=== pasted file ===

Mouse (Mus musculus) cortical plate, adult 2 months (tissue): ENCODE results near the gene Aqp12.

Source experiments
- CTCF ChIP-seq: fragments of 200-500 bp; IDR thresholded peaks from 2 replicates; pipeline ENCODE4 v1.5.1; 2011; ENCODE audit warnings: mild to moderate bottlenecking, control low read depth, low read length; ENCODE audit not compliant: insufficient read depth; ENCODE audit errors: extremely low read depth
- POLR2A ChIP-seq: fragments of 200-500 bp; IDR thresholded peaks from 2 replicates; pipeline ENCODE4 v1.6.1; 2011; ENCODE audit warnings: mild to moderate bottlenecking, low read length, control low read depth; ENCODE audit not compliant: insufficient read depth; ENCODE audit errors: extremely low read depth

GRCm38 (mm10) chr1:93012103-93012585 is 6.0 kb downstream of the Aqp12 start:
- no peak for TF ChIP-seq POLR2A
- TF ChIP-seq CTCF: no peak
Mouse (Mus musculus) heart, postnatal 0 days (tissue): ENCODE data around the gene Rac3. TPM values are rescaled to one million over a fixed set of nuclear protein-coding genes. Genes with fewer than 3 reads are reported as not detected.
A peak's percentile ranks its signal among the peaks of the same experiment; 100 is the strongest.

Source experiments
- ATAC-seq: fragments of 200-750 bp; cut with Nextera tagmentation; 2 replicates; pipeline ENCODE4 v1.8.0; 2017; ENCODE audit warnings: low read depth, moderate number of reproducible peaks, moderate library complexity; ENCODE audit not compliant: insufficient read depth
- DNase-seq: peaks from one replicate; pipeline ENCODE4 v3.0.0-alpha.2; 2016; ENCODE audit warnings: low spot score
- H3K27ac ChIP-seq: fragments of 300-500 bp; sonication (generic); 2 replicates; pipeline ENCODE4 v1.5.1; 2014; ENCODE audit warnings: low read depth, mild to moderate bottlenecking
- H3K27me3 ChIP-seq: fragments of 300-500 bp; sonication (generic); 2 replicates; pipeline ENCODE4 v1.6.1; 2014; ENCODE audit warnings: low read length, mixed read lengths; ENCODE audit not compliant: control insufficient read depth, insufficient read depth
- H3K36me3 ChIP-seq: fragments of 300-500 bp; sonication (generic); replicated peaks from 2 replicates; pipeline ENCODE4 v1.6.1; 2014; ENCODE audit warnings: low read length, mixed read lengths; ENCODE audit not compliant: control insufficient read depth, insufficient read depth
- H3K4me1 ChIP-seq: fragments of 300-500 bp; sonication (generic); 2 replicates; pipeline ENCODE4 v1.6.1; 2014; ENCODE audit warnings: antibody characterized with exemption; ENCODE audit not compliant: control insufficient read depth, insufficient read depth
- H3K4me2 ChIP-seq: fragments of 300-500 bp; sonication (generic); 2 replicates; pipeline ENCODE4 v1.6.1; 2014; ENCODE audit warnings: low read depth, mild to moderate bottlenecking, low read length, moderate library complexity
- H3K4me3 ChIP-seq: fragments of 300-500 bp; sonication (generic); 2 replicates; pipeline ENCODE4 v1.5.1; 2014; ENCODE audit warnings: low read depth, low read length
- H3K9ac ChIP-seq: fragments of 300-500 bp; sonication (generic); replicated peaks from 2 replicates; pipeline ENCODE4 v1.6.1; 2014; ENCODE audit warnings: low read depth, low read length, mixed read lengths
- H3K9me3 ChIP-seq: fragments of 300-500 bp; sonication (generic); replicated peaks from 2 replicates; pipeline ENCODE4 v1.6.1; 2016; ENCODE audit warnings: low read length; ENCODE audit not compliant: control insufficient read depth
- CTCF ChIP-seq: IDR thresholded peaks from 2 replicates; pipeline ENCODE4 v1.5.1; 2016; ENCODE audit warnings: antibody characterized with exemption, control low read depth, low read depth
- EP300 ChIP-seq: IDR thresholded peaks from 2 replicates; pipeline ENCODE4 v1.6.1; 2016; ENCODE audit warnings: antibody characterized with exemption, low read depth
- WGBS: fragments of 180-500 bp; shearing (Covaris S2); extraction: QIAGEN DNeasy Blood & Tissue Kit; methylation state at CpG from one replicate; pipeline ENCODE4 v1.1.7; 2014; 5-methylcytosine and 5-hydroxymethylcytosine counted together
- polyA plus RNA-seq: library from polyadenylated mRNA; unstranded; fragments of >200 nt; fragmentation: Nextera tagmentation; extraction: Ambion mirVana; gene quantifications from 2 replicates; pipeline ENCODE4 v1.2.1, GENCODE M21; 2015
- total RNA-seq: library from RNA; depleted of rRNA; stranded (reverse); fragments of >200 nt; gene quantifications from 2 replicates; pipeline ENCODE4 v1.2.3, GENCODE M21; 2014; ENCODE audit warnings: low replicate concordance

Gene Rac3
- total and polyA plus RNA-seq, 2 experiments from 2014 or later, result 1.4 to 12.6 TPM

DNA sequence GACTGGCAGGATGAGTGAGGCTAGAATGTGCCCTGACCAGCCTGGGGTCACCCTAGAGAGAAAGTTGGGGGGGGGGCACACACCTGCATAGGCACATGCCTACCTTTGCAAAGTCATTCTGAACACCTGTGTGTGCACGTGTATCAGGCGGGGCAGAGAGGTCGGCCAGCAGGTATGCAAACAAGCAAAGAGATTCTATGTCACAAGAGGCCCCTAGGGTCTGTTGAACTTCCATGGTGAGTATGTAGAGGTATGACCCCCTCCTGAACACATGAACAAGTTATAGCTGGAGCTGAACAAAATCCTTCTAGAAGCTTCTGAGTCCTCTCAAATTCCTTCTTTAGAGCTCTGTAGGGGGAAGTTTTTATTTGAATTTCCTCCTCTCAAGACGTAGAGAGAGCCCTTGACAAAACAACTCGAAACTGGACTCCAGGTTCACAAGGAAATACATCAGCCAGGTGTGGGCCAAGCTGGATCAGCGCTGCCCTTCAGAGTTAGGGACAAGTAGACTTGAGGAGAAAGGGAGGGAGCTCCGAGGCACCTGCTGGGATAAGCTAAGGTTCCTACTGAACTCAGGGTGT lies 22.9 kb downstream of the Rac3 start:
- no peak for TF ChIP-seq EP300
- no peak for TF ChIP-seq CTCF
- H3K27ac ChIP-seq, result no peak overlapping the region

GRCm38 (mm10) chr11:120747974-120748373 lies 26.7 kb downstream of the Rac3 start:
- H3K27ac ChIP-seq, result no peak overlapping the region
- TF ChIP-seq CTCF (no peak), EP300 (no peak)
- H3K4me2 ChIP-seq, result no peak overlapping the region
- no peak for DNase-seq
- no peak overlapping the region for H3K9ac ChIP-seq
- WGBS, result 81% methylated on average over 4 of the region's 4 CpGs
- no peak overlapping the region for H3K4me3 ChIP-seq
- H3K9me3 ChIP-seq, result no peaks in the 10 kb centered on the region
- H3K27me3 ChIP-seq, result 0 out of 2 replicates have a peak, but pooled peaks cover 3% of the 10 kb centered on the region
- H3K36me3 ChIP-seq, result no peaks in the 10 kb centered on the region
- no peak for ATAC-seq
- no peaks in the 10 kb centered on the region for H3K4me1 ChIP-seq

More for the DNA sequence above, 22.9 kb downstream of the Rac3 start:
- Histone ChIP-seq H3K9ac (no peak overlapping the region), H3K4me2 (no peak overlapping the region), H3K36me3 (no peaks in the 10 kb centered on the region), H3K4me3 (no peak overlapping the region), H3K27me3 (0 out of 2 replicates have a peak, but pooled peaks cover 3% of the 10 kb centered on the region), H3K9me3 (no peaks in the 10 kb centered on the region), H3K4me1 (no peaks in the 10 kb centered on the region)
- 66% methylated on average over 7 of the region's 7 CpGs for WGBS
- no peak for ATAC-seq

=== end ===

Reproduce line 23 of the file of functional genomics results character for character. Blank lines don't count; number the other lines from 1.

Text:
- WGBS: fragments of 180-500 bp; shearing (Covaris S2); extraction: QIAGEN DNeasy Blood & Tissue Kit; methylation state at CpG from one replicate; pipeline ENCODE4 v1.1.7; 2014; 5-methylcytosine and 5-hydroxymethylcytosine counted together